With so many amazing technological advancements, it can be hard to connect back with nature when it feels so far removed. We know how beneficial nature is for our overall well-being and how important it is for us to maintain that connection. Nature has been shown to decrease stress and anxiety, improve your mood, improve your physical health, along with so many other benefits. So are humans today really more disconnected from nature than in the past or is that just an illusion? And if we are more disconnected from nature today than in the past, should that be a cause for concern?
Research has shown that we are in fact much more disconnected from nature today than even just a century ago. A study conducted in 2017 analyzed cultural products (such as books, movies, songs, advertisements, etc.) for references to nature and found that since the 1950s there has been a dramatic decline in references to nature (Kesebir, 2017). They chose to “measure” our connection with nature through cultural products because they are a direct reflection of the social context of any given time period. Seeing a decline in references to nature within these products highlights a decline in our overall connection with nature. The explanation this study found for why we have become so disconnected from nature since the 1950s was the trend of urbanization and the rise of television. People were slowly being cut off from natural surroundings and the most popular form of entertainment, television, was encouraging people to stay indoors. In more recent years, the rise of smartphones has only widened that gap between humans and nature.
So is having a low connection to nature a problem? A study from June 2022 focused on people who have low connections with nature in order to study the effects of nature disconnection. The study used survey questions to monitor participants’ engagement with the natural environment as well as their psychological well being. The research found that participants who were “less connected” to nature were more likely to have poor life satisfaction, suffer from ill health, and less likely to partake in pro-environmental behaviors like recycling or buying local (Barrable, Booth, 2022). The study also found that unemployed, single males aged 16-24 years old who didn’t own a house were at the highest risk of being disconnected from nature. Working, unless working remotely, often forces people to get out of the house which provides an opportunity to connect with nature even if only momentarily. Owning a home usually means you are responsible for maintaining the home which could force you to spend time outdoors maintaining any outdoor spaces. It seems as though becoming less connected with nature does have several negative impacts on our overall well being and certain groups are at an increased risk for becoming disconnected.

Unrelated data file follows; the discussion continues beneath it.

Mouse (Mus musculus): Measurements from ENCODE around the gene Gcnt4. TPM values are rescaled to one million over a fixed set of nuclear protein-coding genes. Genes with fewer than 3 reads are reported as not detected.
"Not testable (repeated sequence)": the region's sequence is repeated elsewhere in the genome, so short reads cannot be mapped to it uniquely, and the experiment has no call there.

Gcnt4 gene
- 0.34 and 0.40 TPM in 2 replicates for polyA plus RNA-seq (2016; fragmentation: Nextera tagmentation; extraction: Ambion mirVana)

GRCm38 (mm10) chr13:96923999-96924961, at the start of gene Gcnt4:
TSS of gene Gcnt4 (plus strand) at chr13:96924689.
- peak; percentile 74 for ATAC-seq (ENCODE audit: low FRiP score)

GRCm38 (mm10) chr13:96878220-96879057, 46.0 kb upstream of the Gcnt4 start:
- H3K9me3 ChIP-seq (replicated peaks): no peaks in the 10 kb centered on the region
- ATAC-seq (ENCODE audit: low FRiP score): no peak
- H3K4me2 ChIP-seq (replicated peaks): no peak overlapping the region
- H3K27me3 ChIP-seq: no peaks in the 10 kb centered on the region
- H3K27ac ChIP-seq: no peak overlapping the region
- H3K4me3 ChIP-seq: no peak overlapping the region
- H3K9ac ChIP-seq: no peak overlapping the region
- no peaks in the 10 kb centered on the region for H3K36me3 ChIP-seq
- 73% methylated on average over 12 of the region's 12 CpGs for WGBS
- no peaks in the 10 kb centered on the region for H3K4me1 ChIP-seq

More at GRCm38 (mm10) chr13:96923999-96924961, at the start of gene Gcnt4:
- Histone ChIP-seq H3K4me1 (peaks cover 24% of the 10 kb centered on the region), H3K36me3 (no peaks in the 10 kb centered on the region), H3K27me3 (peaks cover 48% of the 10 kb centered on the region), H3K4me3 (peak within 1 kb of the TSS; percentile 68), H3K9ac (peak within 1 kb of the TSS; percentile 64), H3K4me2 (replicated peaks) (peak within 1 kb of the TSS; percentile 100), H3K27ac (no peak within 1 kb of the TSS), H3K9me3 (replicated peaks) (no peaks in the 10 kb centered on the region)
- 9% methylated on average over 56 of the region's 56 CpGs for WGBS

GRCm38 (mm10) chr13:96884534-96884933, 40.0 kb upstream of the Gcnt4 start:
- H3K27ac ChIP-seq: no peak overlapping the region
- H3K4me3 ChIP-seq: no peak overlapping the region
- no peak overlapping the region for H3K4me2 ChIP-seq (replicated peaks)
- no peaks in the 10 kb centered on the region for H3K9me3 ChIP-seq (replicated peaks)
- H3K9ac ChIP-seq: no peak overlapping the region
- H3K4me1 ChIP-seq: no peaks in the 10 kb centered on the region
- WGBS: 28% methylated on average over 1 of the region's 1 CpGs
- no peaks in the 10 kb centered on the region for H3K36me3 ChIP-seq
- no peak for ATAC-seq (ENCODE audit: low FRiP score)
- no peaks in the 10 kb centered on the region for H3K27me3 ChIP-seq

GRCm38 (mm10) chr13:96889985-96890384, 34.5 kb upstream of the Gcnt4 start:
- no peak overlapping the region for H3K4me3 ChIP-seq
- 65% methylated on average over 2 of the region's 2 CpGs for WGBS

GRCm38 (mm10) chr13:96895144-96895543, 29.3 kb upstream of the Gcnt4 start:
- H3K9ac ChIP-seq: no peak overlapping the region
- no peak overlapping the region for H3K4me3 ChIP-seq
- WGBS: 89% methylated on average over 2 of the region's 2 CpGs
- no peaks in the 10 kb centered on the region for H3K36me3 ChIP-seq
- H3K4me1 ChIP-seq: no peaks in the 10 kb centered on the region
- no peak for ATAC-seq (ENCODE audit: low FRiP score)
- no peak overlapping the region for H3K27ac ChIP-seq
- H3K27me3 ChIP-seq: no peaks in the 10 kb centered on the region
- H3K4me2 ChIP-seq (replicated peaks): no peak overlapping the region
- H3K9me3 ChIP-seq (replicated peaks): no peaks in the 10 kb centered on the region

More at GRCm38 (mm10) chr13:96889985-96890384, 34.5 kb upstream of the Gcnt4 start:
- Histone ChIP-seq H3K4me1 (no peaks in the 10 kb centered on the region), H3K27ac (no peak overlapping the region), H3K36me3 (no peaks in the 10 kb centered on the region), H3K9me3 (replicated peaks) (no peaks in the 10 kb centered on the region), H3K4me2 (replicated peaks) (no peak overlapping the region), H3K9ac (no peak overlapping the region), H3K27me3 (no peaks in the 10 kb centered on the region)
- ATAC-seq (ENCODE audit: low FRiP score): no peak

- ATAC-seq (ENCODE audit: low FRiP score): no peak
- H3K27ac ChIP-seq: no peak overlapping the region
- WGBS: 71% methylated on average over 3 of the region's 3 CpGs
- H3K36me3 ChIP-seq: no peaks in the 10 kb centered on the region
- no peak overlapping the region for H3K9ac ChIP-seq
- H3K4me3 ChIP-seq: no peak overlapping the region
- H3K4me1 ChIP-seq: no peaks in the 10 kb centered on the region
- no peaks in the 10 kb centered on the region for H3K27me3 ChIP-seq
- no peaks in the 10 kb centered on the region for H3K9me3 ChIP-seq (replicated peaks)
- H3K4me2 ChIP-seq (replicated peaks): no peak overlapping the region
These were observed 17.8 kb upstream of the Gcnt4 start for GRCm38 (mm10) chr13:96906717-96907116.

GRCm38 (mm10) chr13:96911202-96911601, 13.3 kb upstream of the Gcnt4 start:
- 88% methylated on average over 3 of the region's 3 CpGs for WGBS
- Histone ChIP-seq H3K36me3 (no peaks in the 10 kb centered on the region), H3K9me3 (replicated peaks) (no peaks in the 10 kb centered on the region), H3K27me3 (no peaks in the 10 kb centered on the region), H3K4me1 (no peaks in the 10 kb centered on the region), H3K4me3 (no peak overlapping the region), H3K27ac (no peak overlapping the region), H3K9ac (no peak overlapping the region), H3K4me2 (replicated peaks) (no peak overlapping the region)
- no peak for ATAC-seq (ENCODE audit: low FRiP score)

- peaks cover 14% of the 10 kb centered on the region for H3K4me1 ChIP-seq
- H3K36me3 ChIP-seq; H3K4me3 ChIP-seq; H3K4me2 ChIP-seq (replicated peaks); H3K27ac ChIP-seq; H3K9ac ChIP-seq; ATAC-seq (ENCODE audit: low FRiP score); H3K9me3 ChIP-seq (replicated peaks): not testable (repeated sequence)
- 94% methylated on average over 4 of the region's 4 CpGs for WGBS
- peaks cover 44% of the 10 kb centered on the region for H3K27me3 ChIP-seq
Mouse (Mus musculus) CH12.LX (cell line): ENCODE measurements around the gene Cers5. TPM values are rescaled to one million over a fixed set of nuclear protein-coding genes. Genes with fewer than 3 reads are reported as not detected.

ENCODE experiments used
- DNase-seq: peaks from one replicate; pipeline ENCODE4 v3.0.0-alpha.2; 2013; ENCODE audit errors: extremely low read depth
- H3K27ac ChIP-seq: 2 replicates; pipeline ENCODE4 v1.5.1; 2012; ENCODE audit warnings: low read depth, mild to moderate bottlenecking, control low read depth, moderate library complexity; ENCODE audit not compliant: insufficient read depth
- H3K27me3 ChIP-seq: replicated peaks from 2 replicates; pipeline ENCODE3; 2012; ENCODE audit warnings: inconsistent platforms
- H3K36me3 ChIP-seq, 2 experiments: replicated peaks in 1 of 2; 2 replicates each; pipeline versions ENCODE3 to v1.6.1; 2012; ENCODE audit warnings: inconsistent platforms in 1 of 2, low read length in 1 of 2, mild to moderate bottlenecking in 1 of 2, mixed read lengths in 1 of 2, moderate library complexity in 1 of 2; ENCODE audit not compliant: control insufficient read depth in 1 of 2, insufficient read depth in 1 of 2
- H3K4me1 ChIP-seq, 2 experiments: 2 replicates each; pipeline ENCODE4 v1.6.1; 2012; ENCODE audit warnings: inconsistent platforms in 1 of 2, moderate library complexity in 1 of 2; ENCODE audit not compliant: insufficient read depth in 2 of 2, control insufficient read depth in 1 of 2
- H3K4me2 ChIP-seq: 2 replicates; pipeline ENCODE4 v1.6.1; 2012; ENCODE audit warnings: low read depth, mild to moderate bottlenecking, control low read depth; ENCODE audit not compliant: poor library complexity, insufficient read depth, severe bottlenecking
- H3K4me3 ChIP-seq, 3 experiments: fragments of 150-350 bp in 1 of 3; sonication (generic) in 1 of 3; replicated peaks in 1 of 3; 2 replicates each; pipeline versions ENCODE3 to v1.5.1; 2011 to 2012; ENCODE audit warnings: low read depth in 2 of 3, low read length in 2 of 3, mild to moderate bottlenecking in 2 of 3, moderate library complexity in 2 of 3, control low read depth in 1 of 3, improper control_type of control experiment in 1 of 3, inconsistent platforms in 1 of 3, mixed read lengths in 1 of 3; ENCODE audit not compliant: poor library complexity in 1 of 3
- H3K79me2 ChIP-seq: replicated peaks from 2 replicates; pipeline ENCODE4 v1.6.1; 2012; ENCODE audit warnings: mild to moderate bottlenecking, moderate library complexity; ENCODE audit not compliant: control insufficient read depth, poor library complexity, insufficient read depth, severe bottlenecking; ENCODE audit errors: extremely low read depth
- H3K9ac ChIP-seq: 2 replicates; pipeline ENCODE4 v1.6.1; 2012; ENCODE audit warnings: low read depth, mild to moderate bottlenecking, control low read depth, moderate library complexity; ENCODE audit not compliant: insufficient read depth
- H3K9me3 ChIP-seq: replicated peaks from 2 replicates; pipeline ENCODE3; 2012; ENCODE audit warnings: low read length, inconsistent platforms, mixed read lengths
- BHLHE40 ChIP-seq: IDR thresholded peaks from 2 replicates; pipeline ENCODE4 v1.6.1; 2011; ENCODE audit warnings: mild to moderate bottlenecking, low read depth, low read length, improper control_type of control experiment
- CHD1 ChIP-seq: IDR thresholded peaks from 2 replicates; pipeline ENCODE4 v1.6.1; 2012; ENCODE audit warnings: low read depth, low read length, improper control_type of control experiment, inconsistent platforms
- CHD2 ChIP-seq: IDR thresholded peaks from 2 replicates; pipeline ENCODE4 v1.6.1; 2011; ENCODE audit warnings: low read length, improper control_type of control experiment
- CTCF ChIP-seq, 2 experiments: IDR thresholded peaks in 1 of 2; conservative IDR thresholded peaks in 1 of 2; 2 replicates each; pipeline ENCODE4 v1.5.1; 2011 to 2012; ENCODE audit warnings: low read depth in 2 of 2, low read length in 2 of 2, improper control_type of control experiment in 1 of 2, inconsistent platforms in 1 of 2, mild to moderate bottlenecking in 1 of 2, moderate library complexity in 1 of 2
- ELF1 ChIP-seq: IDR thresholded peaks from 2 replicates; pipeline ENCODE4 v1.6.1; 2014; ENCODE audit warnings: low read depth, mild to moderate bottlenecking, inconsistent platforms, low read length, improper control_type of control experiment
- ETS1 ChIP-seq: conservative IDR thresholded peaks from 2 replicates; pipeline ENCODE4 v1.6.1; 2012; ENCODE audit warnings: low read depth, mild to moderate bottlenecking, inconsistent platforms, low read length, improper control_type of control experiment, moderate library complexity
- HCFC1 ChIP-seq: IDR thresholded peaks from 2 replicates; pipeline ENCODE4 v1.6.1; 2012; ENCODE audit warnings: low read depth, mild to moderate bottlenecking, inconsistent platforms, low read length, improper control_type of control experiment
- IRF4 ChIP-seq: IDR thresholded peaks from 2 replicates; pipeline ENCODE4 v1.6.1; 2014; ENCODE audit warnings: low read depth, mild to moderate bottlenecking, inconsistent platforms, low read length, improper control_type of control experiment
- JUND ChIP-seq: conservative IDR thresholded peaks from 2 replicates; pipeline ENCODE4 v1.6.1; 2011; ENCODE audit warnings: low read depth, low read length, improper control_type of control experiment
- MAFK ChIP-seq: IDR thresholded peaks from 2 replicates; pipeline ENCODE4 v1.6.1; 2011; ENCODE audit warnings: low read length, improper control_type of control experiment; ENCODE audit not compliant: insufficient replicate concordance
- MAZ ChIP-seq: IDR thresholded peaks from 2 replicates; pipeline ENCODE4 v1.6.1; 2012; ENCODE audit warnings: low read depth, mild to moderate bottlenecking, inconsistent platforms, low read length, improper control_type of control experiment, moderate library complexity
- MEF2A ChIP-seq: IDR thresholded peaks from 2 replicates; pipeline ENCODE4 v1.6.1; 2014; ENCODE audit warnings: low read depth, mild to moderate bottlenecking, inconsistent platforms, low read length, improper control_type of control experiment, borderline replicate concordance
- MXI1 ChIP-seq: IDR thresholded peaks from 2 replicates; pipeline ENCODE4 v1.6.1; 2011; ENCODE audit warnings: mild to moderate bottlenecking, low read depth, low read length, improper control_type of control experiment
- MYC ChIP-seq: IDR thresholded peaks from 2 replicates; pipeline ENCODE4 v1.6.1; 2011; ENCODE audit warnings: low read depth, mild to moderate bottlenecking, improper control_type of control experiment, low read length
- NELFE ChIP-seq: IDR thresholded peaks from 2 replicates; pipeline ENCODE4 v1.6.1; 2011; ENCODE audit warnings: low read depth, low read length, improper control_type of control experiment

While there is a lot of research on the ways that being connected to nature can benefit humans, there is still much more research to be done on nature disconnection. The research that has been conducted has shown a definite decrease in connections between humans and nature over time, especially since the 1950s. It has also shown the potential for negative consequences for those who feel disconnected from nature. There are so many ways to bring little bits of nature into your daily lives to foster that connection – check out some of the other articles on the Humans in Nature website for some inspiration!
In order to keep this conversation going, we have listed questions to discuss. Please feel free to comment below and share your thoughts, reply to others, or leave other discussion questions!
- What are other ways to “measure” human’s connections with nature?
- Is it possible technology could help us reconnect with nature?
- How do you connect with nature?
- What does your relationship with the natural environment look like?
- What are more unexpected ways humans can connect with nature?
- Do we subconsciously connect with nature?
- What can humans do to reconnect with nature in our modern society?
Kesebir, S., & Kesebir, P. (2017, September 20). How modern life became disconnected from nature. Greater Good. Retrieved September 21, 2022, from https://greatergood.berkeley.edu/article/item/how_modern_life_became_disconnected_from_nature
Barrable, A., & Booth, D. (2022). Disconnected: What Can We Learn from Individuals with Very Low Nature Connection? International Journal of Environmental Research and Public Health, 19(13). https://doi-org.proxy2.library.illinois.edu/10.3390/ijerph19138021
Kesebir, S., & Kesebir, P. (2017). A Growing Disconnection From Nature Is Evident in Cultural Products. Perspectives on psychological science : a journal of the Association for Psychological Science, 12(2), 258–269. https://doi.org/10.1177/1745691616662473
Richardson, M., Hussain, Z., & Griffiths, M. D. (2018). Problematic smartphone use, nature connectedness, and anxiety. Journal of behavioral addictions, 7(1), 109–116. https://doi.org/10.1556/2006.7.2018.10